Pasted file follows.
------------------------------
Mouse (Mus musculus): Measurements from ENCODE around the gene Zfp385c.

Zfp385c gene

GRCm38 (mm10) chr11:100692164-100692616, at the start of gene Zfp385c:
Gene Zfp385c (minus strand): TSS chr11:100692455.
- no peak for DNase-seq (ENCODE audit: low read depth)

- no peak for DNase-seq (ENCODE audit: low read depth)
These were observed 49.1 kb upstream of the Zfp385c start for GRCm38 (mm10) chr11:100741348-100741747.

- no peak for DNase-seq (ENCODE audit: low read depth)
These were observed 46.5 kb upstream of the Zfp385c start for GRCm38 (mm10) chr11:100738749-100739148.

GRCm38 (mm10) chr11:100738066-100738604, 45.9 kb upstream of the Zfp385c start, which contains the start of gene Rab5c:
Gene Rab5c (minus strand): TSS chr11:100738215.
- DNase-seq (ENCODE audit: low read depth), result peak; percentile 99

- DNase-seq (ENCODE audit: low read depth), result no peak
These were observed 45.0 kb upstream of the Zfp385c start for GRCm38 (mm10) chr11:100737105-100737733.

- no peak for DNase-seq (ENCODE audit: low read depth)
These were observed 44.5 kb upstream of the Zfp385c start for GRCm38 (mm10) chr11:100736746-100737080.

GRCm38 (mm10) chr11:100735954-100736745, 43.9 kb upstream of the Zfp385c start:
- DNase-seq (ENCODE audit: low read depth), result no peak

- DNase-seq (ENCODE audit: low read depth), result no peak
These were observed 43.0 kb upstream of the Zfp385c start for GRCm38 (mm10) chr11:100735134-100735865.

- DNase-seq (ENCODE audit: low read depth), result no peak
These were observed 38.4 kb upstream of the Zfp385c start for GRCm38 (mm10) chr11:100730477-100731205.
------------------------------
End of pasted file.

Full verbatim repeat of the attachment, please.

Mouse (Mus musculus): Measurements from ENCODE around the gene Zfp385c.

Zfp385c gene

GRCm38 (mm10) chr11:100692164-100692616, at the start of gene Zfp385c:
Gene Zfp385c (minus strand): TSS chr11:100692455.
- no peak for DNase-seq (ENCODE audit: low read depth)

- no peak for DNase-seq (ENCODE audit: low read depth)
These were observed 49.1 kb upstream of the Zfp385c start for GRCm38 (mm10) chr11:100741348-100741747.

- no peak for DNase-seq (ENCODE audit: low read depth)
These were observed 46.5 kb upstream of the Zfp385c start for GRCm38 (mm10) chr11:100738749-100739148.

GRCm38 (mm10) chr11:100738066-100738604, 45.9 kb upstream of the Zfp385c start, which contains the start of gene Rab5c:
Gene Rab5c (minus strand): TSS chr11:100738215.
- DNase-seq (ENCODE audit: low read depth), result peak; percentile 99

- DNase-seq (ENCODE audit: low read depth), result no peak
These were observed 45.0 kb upstream of the Zfp385c start for GRCm38 (mm10) chr11:100737105-100737733.

- no peak for DNase-seq (ENCODE audit: low read depth)
These were observed 44.5 kb upstream of the Zfp385c start for GRCm38 (mm10) chr11:100736746-100737080.

GRCm38 (mm10) chr11:100735954-100736745, 43.9 kb upstream of the Zfp385c start:
- DNase-seq (ENCODE audit: low read depth), result no peak

- DNase-seq (ENCODE audit: low read depth), result no peak
These were observed 43.0 kb upstream of the Zfp385c start for GRCm38 (mm10) chr11:100735134-100735865.

- DNase-seq (ENCODE audit: low read depth), result no peak
These were observed 38.4 kb upstream of the Zfp385c start for GRCm38 (mm10) chr11:100730477-100731205.